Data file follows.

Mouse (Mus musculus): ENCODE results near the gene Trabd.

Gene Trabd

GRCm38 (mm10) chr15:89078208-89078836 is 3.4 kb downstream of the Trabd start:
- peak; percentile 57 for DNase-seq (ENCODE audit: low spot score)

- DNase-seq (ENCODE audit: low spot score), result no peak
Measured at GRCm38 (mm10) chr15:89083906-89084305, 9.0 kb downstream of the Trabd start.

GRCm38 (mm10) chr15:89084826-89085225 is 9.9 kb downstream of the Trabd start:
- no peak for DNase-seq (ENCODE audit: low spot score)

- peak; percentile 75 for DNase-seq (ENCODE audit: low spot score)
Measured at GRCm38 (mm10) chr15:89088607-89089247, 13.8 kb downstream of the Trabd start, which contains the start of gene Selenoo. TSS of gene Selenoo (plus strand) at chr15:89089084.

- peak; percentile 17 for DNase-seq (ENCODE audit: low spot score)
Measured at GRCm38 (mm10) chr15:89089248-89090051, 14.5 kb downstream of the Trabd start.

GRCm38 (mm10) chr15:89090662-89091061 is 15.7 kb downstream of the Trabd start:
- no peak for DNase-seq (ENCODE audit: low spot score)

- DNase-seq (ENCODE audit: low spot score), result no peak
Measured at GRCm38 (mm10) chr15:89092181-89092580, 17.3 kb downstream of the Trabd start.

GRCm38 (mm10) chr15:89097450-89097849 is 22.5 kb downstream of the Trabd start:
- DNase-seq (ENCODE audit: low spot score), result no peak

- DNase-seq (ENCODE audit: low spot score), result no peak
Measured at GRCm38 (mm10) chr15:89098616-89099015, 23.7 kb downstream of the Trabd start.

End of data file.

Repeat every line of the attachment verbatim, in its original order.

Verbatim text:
Mouse (Mus musculus): ENCODE results near the gene Trabd.

Gene Trabd

GRCm38 (mm10) chr15:89078208-89078836 is 3.4 kb downstream of the Trabd start:
- peak; percentile 57 for DNase-seq (ENCODE audit: low spot score)

- DNase-seq (ENCODE audit: low spot score), result no peak
Measured at GRCm38 (mm10) chr15:89083906-89084305, 9.0 kb downstream of the Trabd start.

GRCm38 (mm10) chr15:89084826-89085225 is 9.9 kb downstream of the Trabd start:
- no peak for DNase-seq (ENCODE audit: low spot score)

- peak; percentile 75 for DNase-seq (ENCODE audit: low spot score)
Measured at GRCm38 (mm10) chr15:89088607-89089247, 13.8 kb downstream of the Trabd start, which contains the start of gene Selenoo. TSS of gene Selenoo (plus strand) at chr15:89089084.

- peak; percentile 17 for DNase-seq (ENCODE audit: low spot score)
Measured at GRCm38 (mm10) chr15:89089248-89090051, 14.5 kb downstream of the Trabd start.

GRCm38 (mm10) chr15:89090662-89091061 is 15.7 kb downstream of the Trabd start:
- no peak for DNase-seq (ENCODE audit: low spot score)

- DNase-seq (ENCODE audit: low spot score), result no peak
Measured at GRCm38 (mm10) chr15:89092181-89092580, 17.3 kb downstream of the Trabd start.

GRCm38 (mm10) chr15:89097450-89097849 is 22.5 kb downstream of the Trabd start:
- DNase-seq (ENCODE audit: low spot score), result no peak

- DNase-seq (ENCODE audit: low spot score), result no peak
Measured at GRCm38 (mm10) chr15:89098616-89099015, 23.7 kb downstream of the Trabd start.